Expanding the Secondary Sector: Adding Value

The economy can be divided into different sectors to explain the purpose of industries.

The three main sectors of an economy are:

  1. Primary Sector

This involves taking raw materials from the land. For example, part of the primary sector is mining metal ores and drilling oil from the ground. This also includes agriculture like growing and harvesting crops.

  1. Secondary Sector

This sector transforms the raw materials extracted in the primary sector into useable products. This is called manufacturing. For example, the metal needs to be separated from the ores. This metal may then be used to build machinery. When oil is drilled from the ground, it needs to be refined. This means that different parts of the natural crude oil need to be separated from each other into useful products such as petroleum, diesel and gasoline.

  1. Tertiary Sector

This sector includes services. For example, it involves selling the products created by the secondary sector such as supermarkets. It also involves other services like teaching, healthcare and insurance.


The primary sector is the sector with the most workers in most African economies. The largest industry in Africa is the agricultural industry. On average, around 54% of workers are working in agriculture with some countries such as Burundi having above 80% of workers in the agricultural industry. This is part of the primary sector.

Many African countries also have many natural resources. For example, Sudan and Nigeria have large oil reserves and extract a lot of crude oil. There are many copper ores extracted from mines in Zambia and Congo. There are also many diamonds in Botswana, Congo and Angola. Removing these resources from the land also contributes largely to the primary sector.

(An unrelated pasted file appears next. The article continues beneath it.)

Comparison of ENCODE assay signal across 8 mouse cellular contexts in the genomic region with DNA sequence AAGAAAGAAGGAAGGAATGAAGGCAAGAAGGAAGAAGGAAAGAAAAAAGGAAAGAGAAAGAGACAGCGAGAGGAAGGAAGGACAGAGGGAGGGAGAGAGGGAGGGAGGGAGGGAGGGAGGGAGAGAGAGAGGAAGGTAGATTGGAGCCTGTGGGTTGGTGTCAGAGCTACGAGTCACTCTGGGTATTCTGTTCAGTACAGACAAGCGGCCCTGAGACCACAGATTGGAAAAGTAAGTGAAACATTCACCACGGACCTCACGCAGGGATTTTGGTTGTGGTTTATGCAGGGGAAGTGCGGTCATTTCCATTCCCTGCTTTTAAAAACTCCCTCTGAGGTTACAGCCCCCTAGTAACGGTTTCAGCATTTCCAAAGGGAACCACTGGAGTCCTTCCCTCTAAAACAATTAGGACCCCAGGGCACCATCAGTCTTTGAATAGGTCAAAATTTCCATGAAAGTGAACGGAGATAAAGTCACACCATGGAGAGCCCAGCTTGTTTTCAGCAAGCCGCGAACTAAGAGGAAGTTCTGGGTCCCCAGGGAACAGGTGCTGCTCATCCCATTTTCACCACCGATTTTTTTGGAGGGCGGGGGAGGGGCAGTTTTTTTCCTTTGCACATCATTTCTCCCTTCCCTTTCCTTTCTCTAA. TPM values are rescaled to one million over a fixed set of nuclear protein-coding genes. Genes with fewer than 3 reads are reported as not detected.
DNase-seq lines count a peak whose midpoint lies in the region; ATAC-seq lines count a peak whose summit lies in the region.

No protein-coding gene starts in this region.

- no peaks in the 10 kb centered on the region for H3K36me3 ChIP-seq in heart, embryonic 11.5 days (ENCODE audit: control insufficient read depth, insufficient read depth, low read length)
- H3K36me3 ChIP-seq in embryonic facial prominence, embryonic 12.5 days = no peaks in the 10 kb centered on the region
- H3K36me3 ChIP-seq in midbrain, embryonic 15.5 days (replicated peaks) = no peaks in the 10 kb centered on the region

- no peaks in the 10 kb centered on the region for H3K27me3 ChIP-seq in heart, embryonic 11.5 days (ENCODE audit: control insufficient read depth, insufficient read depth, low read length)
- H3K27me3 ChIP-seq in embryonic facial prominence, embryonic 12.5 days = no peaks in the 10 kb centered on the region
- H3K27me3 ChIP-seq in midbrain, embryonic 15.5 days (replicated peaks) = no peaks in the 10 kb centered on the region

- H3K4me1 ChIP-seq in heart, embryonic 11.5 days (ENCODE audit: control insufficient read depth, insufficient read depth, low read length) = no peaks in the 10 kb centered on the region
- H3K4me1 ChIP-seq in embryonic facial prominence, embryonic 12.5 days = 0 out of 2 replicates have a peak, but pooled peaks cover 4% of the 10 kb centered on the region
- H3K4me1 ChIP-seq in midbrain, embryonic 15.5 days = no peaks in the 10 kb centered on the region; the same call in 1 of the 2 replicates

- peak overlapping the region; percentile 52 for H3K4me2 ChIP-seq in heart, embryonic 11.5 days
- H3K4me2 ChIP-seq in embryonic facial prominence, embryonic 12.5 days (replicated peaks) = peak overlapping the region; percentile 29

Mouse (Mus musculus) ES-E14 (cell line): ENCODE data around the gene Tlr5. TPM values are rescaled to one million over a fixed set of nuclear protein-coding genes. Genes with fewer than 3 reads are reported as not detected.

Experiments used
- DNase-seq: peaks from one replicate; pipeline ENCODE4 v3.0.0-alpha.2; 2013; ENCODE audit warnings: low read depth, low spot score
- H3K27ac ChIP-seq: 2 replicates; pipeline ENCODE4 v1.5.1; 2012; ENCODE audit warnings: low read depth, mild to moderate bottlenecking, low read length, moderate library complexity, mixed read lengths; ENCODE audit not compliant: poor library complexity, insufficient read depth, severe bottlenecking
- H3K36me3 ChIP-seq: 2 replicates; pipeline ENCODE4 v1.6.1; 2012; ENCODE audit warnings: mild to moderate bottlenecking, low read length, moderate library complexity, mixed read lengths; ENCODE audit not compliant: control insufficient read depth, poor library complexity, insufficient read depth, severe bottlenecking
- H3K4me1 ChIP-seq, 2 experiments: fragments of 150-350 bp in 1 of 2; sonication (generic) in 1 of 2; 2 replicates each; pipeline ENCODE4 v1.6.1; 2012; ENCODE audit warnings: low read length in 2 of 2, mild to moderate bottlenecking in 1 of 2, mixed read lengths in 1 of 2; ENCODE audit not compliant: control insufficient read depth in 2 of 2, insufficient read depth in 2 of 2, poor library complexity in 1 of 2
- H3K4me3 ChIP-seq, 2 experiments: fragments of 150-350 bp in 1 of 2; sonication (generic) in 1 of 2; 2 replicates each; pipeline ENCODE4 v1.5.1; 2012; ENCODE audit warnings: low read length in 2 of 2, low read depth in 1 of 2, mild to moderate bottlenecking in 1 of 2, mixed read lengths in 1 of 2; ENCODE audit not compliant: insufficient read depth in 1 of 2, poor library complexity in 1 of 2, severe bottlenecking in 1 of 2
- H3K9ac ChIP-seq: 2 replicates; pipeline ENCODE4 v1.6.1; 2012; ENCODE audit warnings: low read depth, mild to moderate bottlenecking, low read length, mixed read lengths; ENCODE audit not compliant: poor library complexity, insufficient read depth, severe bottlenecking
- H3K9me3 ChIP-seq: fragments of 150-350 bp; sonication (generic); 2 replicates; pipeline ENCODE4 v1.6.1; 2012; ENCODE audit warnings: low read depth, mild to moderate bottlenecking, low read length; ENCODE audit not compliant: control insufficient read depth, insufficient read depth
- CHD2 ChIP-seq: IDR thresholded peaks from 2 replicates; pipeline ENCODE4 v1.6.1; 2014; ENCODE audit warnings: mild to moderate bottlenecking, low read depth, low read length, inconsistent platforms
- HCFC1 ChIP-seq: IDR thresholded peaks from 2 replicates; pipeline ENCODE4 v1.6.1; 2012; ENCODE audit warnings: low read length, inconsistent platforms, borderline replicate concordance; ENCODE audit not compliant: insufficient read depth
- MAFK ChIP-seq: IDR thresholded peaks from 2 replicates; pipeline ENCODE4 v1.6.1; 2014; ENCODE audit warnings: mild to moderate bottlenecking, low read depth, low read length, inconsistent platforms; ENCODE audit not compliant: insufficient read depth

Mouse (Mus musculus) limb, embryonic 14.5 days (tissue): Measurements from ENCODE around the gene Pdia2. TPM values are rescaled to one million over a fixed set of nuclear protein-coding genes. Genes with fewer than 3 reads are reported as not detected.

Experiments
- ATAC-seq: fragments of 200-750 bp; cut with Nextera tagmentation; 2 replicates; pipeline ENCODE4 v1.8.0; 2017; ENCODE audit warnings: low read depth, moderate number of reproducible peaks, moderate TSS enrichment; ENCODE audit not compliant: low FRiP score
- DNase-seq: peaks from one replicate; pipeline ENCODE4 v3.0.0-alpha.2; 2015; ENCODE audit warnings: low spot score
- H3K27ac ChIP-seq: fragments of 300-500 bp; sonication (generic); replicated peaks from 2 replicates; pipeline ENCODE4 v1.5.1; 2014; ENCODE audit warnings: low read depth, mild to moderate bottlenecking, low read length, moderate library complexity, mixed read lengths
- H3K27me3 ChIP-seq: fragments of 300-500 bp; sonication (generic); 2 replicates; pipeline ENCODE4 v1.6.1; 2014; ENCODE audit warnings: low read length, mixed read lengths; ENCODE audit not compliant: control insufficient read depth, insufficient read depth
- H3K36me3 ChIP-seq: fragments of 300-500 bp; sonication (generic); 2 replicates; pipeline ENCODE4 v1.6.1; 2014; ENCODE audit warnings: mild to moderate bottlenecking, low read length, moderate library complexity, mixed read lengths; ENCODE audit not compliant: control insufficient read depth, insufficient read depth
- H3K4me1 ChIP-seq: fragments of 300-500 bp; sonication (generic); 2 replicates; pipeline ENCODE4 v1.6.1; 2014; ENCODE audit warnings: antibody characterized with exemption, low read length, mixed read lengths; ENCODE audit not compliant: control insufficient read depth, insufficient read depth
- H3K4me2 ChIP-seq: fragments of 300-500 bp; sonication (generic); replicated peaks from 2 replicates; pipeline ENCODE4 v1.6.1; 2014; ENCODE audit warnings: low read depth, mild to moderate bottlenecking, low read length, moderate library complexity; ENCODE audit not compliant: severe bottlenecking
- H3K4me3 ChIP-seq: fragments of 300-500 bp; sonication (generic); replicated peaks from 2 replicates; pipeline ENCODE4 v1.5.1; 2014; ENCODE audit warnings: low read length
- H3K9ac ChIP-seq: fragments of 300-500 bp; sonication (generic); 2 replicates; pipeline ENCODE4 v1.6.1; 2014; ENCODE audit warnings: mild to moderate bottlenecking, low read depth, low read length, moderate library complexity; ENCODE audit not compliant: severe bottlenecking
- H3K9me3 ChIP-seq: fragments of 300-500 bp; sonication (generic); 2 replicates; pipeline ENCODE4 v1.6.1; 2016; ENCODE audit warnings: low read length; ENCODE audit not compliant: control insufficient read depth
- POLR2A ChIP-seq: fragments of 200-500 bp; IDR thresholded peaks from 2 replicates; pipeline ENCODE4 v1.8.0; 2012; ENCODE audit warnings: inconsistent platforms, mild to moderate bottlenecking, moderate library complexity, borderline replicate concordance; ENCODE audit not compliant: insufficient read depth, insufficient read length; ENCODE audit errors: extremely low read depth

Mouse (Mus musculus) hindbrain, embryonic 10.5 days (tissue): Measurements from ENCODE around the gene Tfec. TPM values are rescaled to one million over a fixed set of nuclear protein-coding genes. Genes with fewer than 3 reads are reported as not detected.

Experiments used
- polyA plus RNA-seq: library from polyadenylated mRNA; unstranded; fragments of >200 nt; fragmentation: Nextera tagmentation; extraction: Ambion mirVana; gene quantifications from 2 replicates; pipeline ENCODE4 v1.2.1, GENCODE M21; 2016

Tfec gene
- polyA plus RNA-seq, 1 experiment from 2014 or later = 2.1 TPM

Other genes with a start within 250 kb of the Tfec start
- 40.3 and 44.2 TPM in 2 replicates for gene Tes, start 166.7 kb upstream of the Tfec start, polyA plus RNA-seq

Generally, compared to the primary sector, the secondary and tertiary sectors of the economy are much smaller. There are much fewer people working in these sectors.

Some African countries do have important secondary and tertiary sectors. For example, in Botswana, there is a large manufacturing industry for diamonds. Debswana, half-owned by the government of Botswana, separates diamonds from their ores so that they are ready to sell as a shiny, pure product. The service sector is also growing with the tourist industry getting much larger in countries like Algeria, Kenya, and Tanzania. However, the primary sector still employs the most people in Africa.


For the value of output to grow and increase the level of GDP in African countries, “structural change” is important. This means a change in how the economy is operating and how many workers are in each sector.

This structural change could involve increasing manufacturing. Making the secondary sector larger boosts the economy because it adds value to raw materials. An iron ore costs much less than iron which has been removed from the rock and turned into a steel beam. Finished products sell for much more than raw materials. When Botswana processes their diamonds, they turn them into products which can sell for a high value. This makes the most of their natural resource base and largely benefits the economy.

Manufacturing in Sub-Saharan Africa was only around 10-14% in 2014. Many have recognised Africa’s large natural resource base. African economies would benefit from their governments trying to increase manufacturing so value is added to these resources for more profit.



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